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Livingston Van De Water , Ph.D.


1979 - Ph.D. from University of Rochester

Current Research

Myofibroblasts are prominent and persistent components within the tumor microenvironment where they support both carcinoma progression and tumor angiogenesis. During normal, acute wound healing, myofibroblasts assemble a scar that has minimal impact on tissue function. However, during fibrosis, a form of pathogenic healing, myofibroblasts deposit functionally inappropriate amounts of scar in organs such as skin, lung, liver and kidney. Our research is focused on understanding the cellular and molecular mechanisms that control the conversion of fibroblasts to myofibroblasts and regulate myofibroblast persistence in pathogenic settings, such as tumor stroma and organ fibrosis. To do so, we are testing how growth factors, extracellular matrix proteins, such as fibronectin, integrins and focal adhesion proteins work coordinately to regulate myofibroblast persistence and function. Our overall goal is to develop a basis for novel therapeutics that will modulate myofibroblast generation, function and persistence in pathogenic tissue repair and tumor stroma.


  1. Meckmongkol TT, Harmon R, McKeown-Longo P, Van De Water L: The fibronectin synergy site modulates TGF-ß-dependent fibroblast contraction. Biochem Biophys Res Commun 360:709-714, 2007.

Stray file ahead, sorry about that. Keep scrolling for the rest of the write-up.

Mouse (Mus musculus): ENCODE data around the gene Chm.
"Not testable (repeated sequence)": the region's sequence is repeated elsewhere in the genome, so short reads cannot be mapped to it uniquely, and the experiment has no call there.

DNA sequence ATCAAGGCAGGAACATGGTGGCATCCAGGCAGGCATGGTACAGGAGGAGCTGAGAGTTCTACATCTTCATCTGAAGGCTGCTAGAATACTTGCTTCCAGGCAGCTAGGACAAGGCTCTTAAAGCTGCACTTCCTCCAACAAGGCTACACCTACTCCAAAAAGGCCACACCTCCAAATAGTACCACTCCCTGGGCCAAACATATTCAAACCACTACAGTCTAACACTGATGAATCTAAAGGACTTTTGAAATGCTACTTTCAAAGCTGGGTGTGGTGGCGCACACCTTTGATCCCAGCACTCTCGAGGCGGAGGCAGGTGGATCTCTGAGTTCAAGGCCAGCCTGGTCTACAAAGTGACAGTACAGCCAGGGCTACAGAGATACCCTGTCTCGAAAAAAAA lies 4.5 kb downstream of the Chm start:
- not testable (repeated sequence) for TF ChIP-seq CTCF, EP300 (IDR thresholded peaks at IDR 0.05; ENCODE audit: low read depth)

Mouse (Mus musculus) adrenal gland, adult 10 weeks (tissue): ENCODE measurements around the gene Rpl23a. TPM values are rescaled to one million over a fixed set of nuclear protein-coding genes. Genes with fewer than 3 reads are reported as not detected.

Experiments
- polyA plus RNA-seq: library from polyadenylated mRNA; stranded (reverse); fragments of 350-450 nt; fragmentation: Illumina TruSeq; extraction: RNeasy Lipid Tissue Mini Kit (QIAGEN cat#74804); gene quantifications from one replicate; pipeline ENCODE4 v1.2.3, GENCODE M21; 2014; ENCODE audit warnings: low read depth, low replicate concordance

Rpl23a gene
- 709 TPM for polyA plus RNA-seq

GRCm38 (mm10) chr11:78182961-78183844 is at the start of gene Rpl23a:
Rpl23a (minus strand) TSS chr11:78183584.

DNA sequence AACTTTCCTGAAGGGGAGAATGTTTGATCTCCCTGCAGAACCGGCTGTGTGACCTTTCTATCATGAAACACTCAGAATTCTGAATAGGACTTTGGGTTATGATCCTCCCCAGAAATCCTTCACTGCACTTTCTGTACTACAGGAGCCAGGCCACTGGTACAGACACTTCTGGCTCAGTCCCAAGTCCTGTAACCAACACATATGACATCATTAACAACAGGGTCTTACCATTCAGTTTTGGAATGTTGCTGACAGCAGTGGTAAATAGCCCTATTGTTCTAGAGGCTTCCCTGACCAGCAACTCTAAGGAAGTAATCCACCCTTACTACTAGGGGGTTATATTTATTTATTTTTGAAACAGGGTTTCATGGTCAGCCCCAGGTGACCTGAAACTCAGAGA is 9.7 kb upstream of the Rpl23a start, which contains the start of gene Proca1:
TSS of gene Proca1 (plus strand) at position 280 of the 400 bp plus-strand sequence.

2. Dabiri G, Tumbarello DA, Turner CE, Van De Water L: TGF-²1 slows the growth of pathogenic myofibroblasts through a mechanism requiring the focal adhesion protein, Hic-5. J Invest Dermatol 128:280-291, 2008.

  3. Shinde AV, Bystroff C, Wang C, Vogelzang, MG, Vincent PA, Hynes RO, Van De Water L: Identification of the peptide sequences within the EIIIA (ED-A) segment that mediate integrin a9ß1-dependent cellular activities. J Biol Chem 283:2858-2870, 2008.

  4. Dabiri T, Tumbarello DA, Turnder CE, Van De Water L: Hic-5 promtes the hypertrophic scar myofibroblast phenotype by regulating the TGF-ß1 autocrine loop. J Invest Dermatol 128:2518-2525, 2008.

  5. Singh P, Chen C, Stepp MA, Sheppard D, Van De Water L: Loss of integrin a9/ß1 results in defects in proliferation, causing poor re-epithelialization during cutaneous wound healing. J Invest Dermatol 129:217-228, 2009.